I rush into the bathroom and time is of the essence. “Ain’t nobody got time for that” is the YouTube video that is playing in my head. Yes, my morning coffee is kicking in and I probably have to use the bathroom for the tenth time this morning but that is not why I am here. I need to change a diaper. Our son’s diaper. And it needs to happen now!
I make eye contact with the changing table like James Bond makes contact with his villains. With my eyes locked on my target, I hastily approach the changing table and utilize it to fulfill my assignment — a fresh, new diaper for our son. Mission accomplished!
While this is a familiar task to most moms, it is one of the daily struggles that I encounter in the #DadLIFE. Locating changing tables in the men’s room while out and about is a minor issue compared to a lot of things. However, it does reveal something else about our society — it does not really understand the #DadLIFE.
I am not in favor of creating an uprising or a movement that glorifies what men bring to society.
I do believe that we need to bring an awareness of equality. Equality doesn’t mean giving more, it means providing the same resources to both genders to be able to contribute equally to the family dynamic. When we succeed as a society, a culture, a neighborhood — it is contagious.
While the lack of changing tables is just one struggle of the #DadLIFE, another struggle is the aspect of self-care. I will stick to the term “self-care” because it is known to so many people. Self-care, aka “me time,” feels so selfish. What if I take time to myself? What if something on my to-do list does not get completed? Will the diapers create a revolution and try to take over our home?
Approach the exercise of self-care with caution: there are extremes to this practice. Some people become so obsessed with their hobbies that they forget that they have a life outside of that particular hobby. On the other hand, some people are so driven that they never relax.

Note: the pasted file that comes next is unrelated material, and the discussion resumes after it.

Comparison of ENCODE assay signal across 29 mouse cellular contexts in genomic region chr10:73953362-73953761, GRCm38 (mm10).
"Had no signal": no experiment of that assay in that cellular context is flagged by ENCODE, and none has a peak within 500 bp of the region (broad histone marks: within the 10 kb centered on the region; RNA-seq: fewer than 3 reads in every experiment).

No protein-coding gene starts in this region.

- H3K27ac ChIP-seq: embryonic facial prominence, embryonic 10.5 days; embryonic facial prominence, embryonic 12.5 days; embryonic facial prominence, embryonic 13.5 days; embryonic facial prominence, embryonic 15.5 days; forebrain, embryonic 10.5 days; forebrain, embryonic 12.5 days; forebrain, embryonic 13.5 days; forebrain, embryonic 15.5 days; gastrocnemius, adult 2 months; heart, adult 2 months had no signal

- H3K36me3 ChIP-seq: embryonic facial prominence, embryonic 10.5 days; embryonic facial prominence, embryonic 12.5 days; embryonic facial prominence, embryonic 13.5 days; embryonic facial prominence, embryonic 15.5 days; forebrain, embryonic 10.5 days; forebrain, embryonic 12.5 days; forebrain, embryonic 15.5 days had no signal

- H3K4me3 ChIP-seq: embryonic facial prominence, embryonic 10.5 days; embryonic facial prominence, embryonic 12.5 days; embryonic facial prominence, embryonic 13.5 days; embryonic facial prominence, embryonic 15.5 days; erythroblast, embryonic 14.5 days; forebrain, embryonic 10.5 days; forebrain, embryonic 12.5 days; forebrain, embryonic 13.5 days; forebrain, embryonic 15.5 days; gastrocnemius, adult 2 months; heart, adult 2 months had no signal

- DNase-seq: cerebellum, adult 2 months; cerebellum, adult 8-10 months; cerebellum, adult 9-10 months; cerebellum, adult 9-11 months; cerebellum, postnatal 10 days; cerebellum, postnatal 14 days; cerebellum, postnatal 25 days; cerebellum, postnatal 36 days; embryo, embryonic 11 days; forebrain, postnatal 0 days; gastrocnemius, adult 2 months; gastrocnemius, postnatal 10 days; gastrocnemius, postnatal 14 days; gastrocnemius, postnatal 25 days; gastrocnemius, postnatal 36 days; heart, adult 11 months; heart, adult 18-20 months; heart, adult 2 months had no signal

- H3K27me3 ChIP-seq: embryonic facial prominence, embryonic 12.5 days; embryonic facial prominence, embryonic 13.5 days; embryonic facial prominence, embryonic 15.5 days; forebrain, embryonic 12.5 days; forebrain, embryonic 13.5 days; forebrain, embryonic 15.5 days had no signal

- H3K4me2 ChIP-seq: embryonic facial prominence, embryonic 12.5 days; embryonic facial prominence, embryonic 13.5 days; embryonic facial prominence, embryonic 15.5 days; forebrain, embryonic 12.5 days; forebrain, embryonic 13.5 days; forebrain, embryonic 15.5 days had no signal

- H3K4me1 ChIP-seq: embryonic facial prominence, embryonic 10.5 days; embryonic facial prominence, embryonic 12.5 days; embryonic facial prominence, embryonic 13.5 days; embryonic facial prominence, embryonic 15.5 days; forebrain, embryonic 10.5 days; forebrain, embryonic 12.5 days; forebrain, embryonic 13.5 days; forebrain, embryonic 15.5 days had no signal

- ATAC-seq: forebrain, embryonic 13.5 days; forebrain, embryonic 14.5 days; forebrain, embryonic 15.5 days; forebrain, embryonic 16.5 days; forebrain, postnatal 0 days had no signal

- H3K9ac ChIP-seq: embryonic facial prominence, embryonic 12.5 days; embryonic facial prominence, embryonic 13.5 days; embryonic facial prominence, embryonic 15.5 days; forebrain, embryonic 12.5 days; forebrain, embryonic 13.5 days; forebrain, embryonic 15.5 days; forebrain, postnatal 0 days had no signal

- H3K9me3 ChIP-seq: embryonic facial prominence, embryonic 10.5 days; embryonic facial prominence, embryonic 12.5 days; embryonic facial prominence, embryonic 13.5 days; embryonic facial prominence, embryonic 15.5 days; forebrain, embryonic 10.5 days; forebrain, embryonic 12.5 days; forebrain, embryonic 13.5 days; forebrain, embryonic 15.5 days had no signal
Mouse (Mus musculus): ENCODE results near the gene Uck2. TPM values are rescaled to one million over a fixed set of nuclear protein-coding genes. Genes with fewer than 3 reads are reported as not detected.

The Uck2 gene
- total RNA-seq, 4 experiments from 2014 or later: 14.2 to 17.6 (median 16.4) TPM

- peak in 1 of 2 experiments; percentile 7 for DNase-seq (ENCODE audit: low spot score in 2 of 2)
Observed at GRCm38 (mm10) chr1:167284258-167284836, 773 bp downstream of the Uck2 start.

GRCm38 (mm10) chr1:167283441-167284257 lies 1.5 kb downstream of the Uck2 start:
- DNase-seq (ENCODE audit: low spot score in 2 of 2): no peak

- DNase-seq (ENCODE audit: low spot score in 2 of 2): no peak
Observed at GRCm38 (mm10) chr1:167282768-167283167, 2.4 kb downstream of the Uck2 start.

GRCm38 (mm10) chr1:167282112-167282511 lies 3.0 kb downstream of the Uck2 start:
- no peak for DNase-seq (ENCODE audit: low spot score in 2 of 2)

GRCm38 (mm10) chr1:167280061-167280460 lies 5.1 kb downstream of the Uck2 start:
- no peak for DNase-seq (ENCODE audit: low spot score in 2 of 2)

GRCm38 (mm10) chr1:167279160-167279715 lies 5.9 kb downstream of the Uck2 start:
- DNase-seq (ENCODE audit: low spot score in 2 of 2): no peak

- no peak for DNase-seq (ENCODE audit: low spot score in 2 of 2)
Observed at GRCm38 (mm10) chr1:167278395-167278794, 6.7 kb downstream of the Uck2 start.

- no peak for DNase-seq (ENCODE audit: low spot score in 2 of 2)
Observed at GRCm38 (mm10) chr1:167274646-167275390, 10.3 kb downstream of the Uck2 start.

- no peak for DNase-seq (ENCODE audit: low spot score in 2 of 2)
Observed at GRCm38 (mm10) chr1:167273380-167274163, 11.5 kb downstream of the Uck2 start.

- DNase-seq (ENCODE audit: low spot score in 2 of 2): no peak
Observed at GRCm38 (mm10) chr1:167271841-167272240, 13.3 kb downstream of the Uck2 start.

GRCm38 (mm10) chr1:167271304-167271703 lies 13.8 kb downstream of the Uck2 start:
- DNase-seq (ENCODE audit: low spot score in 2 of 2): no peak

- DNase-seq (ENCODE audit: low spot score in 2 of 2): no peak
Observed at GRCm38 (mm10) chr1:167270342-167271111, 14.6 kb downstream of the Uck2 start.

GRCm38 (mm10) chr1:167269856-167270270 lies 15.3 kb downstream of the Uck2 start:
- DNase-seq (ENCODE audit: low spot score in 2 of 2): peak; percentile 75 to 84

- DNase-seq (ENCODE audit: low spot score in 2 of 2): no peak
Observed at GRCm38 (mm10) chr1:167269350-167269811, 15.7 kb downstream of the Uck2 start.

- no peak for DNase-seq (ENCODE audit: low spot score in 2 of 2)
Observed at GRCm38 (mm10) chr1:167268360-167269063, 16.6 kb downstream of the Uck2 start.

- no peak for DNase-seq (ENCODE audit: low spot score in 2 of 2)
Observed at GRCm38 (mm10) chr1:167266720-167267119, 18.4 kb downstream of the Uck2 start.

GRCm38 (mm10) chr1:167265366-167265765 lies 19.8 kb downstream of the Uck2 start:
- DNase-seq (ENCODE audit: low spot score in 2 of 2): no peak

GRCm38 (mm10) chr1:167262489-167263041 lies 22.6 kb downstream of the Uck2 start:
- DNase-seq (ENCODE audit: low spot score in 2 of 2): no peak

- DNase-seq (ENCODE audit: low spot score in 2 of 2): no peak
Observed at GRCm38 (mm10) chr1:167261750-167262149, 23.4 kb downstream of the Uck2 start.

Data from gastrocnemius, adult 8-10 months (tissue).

Steven Covey called this burn-out prevention “Sharpening the Saw.” In his book The 7 Habits of Highly Effective People he lists this as Habit 7, but mentions that we won’t be so effective at the other 6 habits if we forget to “sharpen the saw.” We need to practice self-care and not make it so weird. Everyone needs a break. Everyone needs a moment to recharge and refocus. This is vital for parents and for children. This is equally important for moms and dads, working parents and stay-at-home parents. If we are going to be effective at all in the development of others, we need to develop ourselves first.
Covey mentioned the mind, body, heart, and spirit as key areas where we can sharpen the saw. Here are some ideas to refresh your soul:
The mind: Read a book or take some time to write out your thoughts.
The body: Get on a sleep schedule. Yes, you are not a toddler but your body needs sleep. Your brain and your family will thank you!
The heart: Spend time with REAL people. Show them how much you appreciate them.
The spirit: When was the last time you took a walk in nature … by yourself?